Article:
Out of habit, we often still talk about technology as though it’s an industry in and of itself, despite how outdated and limiting this way of thinking can be. The fact is, technology has found its way into industries that pre-date it, such as the automotive industry, and it now shows immense promise to address some previously accepted challenges associated with driving.
Fossil-fuel guzzling, human-operated machines come with safety risks, expenses ranging from insurance to maintenance and major inefficiencies of traffic, commuting and parking. Technological developments in other industries are now being applied in the auto and transit sector to transform it -- and to make these types of issues seem surmountable, not inevitable.
Tech startups and legacy automakers both have the opportunity to showcase their products at this month’s largest conferences. Last week in Las Vegas, analysts circulated the idea that CES is increasingly becoming a “car show.” And while traditional car shows still place more of an emphasis on ready-for-market vehicles than CES does, the blurring of tech and auto showcases underscores that the auto industry senses it’s time to adapt.
That’s why this year's Detroit Auto Show (a.k.a. the North American International Auto Show, or NAIAS) is not limited to big car companies with flashy press conferences and exhibitions. For the second year in a row, a showcase for startups called AutoMobili-D has floor space at the event. Organized by Detroit-based Techstars Mobility, this year’s AutoMobili-D showcase features 57 companies from 11 countries.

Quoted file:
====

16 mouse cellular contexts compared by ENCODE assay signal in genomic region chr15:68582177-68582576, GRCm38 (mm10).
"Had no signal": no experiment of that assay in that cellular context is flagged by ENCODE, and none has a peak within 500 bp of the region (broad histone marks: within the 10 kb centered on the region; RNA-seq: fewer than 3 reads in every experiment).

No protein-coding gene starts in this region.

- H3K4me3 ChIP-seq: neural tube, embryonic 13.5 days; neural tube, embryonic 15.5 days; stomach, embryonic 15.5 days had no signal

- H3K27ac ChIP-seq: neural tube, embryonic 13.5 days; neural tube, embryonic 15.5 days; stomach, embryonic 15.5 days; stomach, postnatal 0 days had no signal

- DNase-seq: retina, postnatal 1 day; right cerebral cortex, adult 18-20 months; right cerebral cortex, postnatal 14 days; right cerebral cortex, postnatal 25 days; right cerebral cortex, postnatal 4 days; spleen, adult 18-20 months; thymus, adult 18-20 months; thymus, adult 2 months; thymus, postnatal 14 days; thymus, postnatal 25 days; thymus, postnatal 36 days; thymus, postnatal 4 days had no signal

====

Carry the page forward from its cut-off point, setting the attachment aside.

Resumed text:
Collectively, the startups at Automobili-D have raised $157 million in venture capital funding and employ 755 people. Nearly 90 percent of them already have relationships with automotive and tech companies, according to NAIAS, but their presence at the event brings the potential for additional partnerships to arise. This doesn’t necessarily mean they’re looking to get acquired by one particular automaker, though some may well go that route.
The Automobili-D showcase at the Detroit Auto Show is open through Jan. 21. For a full list of participating startups, see this release from NAIAS.
Click through the slides to learn about some of the startups shaking up the auto industry.